C’mon, get happy

What’s that from? Damn! I’m experiencing a total meltdown of my brain. I’m closing my eyes trying to think of where that wretched song is from and all I can see is Danny Bonaduce smiling ear to ear all hyped-up on whatever it is he’s hyped on and

and I want to punch him in the face.

Or do I?

Nah — I’m looking at the work of Hamtramck-based artist Carl B. Oxley III and it’s like taking some sort of anti-anger pill or something. It’s chilling me out and making me feel

goofy (a word you hear more in my native Canada then you do ‘round these parts. So goofy in fact that I’m starting to believe that if there was a soundtrack for Oxley’s show tonight at the Detroit Repertory Theatre you’d hear the track — or some trip-hop remix of it — at least a couple times.


What was that show?

Oxley’s swirling world of floating cartoon monkey heads, joined sometimes by robots, giraffes and rabbits, is that induces childish regression. Oh, those semi-psychedelic projections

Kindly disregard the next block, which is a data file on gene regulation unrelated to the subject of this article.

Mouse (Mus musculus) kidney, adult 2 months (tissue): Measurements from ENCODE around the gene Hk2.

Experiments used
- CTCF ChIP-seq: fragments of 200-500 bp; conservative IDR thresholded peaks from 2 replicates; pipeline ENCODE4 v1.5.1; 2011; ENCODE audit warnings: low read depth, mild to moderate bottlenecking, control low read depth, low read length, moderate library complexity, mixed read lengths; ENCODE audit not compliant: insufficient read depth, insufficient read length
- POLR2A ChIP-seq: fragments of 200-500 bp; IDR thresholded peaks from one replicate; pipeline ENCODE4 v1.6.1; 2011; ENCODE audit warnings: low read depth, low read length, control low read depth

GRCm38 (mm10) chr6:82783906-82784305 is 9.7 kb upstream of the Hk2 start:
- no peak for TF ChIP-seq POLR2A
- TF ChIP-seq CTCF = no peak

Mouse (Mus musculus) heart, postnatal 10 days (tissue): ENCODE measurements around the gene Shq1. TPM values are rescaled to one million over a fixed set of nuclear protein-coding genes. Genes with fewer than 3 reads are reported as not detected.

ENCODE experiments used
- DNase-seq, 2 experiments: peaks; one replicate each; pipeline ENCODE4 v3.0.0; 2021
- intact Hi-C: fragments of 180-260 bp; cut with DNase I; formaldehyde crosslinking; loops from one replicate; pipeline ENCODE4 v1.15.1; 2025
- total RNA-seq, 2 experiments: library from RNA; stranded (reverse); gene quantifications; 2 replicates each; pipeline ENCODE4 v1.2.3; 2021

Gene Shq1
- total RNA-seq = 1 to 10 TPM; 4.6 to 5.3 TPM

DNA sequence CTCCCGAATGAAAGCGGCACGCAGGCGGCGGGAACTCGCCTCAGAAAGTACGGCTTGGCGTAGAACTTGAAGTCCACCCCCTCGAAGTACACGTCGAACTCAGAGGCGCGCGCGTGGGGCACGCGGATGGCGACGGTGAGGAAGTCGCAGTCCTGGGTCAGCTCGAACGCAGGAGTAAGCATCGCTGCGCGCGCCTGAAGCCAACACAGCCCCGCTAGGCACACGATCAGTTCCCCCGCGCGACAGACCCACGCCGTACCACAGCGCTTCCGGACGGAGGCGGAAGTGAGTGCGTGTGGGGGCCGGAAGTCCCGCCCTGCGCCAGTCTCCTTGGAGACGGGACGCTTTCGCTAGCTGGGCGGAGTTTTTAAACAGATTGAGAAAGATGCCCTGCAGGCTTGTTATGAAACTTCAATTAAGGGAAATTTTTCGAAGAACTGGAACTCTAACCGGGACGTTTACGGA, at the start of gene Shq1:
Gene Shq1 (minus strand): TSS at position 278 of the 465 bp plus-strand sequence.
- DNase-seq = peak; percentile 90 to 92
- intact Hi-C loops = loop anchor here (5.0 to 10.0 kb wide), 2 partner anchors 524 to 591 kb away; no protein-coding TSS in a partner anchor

More than anything though, it’s all about fun and happiness and everything that TV shows from my youth, like Romper Room, were all about.

The Partridge Family! They sing that tune, right?

Yeah, never saw it, but I once heard once that David Cassidy knew all Hendrix’s riffs. Actually, I think Cassidy said on his own E! True Hollywood Stories. Why was I watching? Mind your biz. Anyway, I don't buy it. Not for a second. Dude's got no soul.

But Oxley's got tons of it!

We welcome readers to submit letters regarding articles and content in Detroit Metro Times. Letters should be a minimum of 150 words, refer to content that has appeared on Detroit Metro Times, and must include the writer's full name, address, and phone number for verification purposes. No attachments will be considered. Writers of letters selected for publication will be notified via email. Letters may be edited and shortened for space.

Email us at letters@metrotimes.com.

Detroit Metro Times works for you, and your support is essential.

Our small but mighty local team works tirelessly to bring you high-quality, uncensored news and cultural coverage of Detroit and beyond.

Unlike many newspapers, ours is free – and we'd like to keep it that way, because we believe, now more than ever, everyone deserves access to accurate, independent coverage of their community.

Whether it's a one-time acknowledgement of this article or an ongoing pledge, your support helps keep Detroit's true free press free.